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Home Brew Forums > Home Brewing Beer > Electric Brewing > Something tells me I just made a boo boo...
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Old 02-22-2011, 09:29 PM   #1
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Default Something tells me I just made a boo boo...

Is there any reason that you wouldn't want to use silicone caulk to seal off the dangerous end of a RIMS tube?

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Old 02-22-2011, 11:03 PM   #2
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are you talking about using it to cover the electrical connections to the heater element?

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Old 02-22-2011, 11:33 PM   #3
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yeah... I decided it would be better to use that than the normal JB weld type potting... Will it work or do I need to rip it apart and clean all that crap off of it?

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Old 02-23-2011, 12:05 AM   #4
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Quote:
Originally Posted by Beer_Maker View Post
yeah... I decided it would be better to use that than the normal JB weld type potting... Will it work or do I need to rip it apart and clean all that crap off of it?
Somebody posted recently that the silicone they used specifically warned against its use on certain metals, corrosive as I recall. Sorry I can't remember the post. Check the manufacturers info on the brand that you used.
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Old 02-23-2011, 12:29 AM   #5
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I didn't see anything about it being corrosive... I also didn't see anything about its dielectric capabilities either...

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Old 02-23-2011, 12:32 AM   #6
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I use secondaries. :p
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I tried sealing up a small housing around my kettle's element with silicone caulk, and the stuff just didn't stick to the metal very well.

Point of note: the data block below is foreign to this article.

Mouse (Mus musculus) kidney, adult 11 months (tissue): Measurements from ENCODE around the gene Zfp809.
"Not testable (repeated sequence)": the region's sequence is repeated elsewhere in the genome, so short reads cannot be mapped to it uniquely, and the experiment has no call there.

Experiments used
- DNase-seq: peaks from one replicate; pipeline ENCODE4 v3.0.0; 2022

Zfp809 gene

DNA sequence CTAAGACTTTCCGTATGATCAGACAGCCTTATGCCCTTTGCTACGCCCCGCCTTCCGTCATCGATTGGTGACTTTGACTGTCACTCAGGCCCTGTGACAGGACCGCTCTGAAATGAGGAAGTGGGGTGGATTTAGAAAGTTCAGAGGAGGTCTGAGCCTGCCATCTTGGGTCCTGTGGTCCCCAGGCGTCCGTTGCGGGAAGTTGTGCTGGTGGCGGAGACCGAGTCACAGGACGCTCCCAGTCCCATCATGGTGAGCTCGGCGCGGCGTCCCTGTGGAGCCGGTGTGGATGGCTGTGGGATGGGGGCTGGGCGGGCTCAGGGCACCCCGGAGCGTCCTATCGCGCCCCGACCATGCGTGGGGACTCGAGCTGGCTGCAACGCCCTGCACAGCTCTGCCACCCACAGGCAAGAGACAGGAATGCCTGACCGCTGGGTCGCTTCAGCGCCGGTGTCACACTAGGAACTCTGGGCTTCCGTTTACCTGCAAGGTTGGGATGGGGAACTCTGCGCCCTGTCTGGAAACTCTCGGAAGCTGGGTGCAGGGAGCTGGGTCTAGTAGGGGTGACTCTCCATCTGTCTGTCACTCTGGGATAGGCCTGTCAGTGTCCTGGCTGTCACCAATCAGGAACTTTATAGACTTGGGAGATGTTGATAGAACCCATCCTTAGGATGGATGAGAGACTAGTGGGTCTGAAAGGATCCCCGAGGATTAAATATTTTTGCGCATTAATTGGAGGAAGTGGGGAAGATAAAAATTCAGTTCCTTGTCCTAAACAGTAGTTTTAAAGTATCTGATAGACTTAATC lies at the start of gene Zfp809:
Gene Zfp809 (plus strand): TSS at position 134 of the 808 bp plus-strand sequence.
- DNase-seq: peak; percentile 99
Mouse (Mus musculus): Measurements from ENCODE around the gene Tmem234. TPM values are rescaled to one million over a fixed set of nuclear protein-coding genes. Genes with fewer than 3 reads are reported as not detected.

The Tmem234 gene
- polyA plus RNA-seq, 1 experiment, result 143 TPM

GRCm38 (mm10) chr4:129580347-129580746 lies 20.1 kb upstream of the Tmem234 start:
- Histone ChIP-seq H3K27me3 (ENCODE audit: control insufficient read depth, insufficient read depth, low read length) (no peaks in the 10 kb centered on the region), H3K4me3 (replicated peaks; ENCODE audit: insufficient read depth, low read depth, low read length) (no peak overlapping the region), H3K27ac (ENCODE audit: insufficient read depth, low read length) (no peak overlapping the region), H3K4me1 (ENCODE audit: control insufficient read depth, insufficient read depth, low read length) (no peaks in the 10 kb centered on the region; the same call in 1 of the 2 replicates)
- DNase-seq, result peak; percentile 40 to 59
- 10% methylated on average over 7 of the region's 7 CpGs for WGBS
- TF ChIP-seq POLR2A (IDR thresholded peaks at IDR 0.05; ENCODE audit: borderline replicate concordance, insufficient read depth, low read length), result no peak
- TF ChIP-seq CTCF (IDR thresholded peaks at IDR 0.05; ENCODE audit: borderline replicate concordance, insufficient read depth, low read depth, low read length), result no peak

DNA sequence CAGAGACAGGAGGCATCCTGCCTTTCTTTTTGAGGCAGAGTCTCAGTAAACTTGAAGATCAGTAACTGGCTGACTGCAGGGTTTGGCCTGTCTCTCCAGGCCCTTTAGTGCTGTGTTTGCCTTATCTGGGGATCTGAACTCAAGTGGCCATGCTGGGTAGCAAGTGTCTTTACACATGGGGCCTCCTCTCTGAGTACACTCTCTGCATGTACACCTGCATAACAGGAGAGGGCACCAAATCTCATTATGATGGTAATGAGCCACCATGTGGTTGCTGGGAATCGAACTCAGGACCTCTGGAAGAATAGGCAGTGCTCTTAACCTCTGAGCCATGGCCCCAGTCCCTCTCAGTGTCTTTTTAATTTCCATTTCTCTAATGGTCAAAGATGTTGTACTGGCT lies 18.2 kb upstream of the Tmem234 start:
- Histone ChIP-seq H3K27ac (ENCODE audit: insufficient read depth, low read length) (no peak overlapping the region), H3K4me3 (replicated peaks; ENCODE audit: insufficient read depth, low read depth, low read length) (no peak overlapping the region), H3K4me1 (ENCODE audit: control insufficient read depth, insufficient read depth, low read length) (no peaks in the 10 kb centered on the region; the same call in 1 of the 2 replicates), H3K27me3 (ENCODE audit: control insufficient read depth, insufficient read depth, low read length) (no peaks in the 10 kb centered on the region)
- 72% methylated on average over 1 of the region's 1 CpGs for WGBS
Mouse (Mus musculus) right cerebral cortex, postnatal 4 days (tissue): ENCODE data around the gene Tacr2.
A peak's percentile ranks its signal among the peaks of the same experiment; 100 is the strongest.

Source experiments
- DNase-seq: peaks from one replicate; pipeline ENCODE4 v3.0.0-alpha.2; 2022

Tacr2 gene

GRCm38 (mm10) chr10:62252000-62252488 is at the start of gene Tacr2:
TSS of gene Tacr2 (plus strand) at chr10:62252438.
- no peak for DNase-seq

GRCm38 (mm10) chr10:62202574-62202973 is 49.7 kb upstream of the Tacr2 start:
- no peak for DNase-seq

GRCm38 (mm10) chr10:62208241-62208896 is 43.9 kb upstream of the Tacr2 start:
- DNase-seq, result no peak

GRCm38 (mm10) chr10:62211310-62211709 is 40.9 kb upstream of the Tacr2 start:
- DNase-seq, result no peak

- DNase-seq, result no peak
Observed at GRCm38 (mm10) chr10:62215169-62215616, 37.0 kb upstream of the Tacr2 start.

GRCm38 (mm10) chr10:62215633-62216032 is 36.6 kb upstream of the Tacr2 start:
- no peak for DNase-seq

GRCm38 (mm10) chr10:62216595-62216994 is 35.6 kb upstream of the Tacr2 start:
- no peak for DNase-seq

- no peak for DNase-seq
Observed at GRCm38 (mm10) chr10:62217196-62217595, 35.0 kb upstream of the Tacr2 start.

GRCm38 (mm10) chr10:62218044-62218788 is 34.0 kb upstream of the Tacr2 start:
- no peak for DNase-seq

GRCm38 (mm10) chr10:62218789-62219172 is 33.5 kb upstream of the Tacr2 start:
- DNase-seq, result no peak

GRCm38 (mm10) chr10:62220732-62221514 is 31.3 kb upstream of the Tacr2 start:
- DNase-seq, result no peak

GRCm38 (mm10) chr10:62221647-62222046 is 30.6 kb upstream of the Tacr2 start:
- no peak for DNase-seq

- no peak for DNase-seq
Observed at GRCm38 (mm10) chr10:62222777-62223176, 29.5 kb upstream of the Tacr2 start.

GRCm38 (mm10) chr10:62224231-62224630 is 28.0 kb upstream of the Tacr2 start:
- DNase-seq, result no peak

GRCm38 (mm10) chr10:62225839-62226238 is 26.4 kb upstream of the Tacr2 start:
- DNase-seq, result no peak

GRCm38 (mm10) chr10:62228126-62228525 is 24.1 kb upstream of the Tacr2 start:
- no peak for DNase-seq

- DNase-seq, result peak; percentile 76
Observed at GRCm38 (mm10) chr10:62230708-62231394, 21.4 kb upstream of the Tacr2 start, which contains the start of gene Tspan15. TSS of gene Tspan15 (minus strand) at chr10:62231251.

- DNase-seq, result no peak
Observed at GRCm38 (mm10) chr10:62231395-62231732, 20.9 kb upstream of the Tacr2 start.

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Old 02-23-2011, 01:20 AM   #7
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It seems to be sticking just fine. I'm really just worried about the insulating properties of it.

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Old 02-23-2011, 01:47 AM   #8
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I used liquid electrical tape. It takes several coats, but works well!

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Old 02-23-2011, 02:23 AM   #9
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Well, if the housing around the connections is reliable, then it's probably fine. Good idea by the way; I dread the day my element kicks. I'm not even going to eff with chipping away epoxy! I'm cutting the cord and starting from scratch.

If you make sure you get it all the way in and around the connections and let it cure, it should be fine....at least enough to ward off condensation and the odd droplet.

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Old 02-23-2011, 03:46 AM   #10
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"Since the acetic acid is released during curing, it can attack the
underlying substrate material. This can cause corrosion of certain
metals and prevent the proper adhesion of the silicone. However, on
other materials, the acid can etch the surface slightly and increase the
adhesion. Aluminum is one such material. Copper and zinc, however, are
corroded by the acid.
Thus brass and galvanized steel should not be used
with silicones which release acid. Dissimilar metals can form
electrolytic couples and corrode severely underneath a covering of acetic
acid releasing silicone. Silicones do not adhere well to all other
plastics either.
"

http://yarchive.net/electr/silicone_...osiveness.html
73, Dr. Barry L. Ornitz WA4VZQ ornitz@tricon.net
Eastman Chemical Company Research ornitz@eastman.com

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